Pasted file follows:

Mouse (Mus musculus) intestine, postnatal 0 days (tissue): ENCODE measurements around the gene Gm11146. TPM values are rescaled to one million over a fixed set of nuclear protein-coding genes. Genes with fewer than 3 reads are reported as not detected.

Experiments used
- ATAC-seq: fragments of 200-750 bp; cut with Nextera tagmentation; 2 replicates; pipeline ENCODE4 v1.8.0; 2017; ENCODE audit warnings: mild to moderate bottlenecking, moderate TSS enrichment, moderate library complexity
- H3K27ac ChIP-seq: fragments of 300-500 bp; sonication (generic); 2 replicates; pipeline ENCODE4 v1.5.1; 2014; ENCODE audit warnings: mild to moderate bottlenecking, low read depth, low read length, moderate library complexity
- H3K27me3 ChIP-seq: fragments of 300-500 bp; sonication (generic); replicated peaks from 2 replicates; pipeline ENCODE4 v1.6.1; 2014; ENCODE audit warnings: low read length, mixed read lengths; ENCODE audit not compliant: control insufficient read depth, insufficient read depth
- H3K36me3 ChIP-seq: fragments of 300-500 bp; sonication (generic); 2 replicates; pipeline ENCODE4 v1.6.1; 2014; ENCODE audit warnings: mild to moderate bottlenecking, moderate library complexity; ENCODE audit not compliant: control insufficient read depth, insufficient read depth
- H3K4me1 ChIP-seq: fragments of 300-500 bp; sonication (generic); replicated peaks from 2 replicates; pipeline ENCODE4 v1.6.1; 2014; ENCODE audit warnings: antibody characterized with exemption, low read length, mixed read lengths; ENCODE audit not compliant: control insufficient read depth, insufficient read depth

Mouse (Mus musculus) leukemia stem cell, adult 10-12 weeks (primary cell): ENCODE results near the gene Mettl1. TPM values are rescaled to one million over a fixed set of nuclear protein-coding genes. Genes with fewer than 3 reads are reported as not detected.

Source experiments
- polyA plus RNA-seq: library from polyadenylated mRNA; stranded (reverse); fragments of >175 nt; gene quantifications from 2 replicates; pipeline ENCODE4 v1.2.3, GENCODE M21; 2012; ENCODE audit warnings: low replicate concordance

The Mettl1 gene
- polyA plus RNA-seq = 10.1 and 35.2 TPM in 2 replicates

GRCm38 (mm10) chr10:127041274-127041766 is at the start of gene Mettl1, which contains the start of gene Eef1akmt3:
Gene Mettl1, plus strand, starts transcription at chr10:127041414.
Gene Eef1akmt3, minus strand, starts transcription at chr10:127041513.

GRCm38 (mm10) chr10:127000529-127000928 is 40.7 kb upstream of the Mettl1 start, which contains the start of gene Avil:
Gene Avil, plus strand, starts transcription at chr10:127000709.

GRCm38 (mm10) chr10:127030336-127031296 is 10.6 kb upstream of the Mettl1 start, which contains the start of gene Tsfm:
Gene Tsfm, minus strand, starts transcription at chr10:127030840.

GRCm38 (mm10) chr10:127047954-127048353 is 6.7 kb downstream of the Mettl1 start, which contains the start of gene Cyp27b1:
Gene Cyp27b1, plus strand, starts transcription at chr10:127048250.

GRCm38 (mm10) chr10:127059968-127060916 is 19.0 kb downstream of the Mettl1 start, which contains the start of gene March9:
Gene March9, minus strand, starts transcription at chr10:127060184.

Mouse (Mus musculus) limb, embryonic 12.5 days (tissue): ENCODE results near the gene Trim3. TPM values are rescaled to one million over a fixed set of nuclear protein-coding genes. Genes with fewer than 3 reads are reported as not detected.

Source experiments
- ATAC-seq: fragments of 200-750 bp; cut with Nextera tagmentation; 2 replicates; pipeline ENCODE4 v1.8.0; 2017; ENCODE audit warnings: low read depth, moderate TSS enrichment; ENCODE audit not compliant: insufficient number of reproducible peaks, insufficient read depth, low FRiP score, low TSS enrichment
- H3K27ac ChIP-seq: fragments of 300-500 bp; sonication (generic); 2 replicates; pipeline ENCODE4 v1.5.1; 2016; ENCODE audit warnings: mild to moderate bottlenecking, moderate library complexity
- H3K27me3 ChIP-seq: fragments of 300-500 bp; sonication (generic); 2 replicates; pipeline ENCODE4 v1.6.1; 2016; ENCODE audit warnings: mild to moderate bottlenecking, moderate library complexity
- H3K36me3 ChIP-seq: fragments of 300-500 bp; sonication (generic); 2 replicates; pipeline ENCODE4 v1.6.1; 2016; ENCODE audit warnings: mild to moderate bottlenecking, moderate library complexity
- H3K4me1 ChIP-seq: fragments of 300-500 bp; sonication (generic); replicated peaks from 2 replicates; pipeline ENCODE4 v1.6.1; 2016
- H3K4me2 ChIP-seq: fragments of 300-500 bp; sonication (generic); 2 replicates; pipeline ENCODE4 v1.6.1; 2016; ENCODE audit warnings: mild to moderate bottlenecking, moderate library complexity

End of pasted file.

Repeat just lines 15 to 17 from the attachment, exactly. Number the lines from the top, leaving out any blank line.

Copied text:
Gene Eef1akmt3, minus strand, starts transcription at chr10:127041513.

GRCm38 (mm10) chr10:127000529-127000928 is 40.7 kb upstream of the Mettl1 start, which contains the start of gene Avil:
Gene Avil, plus strand, starts transcription at chr10:127000709.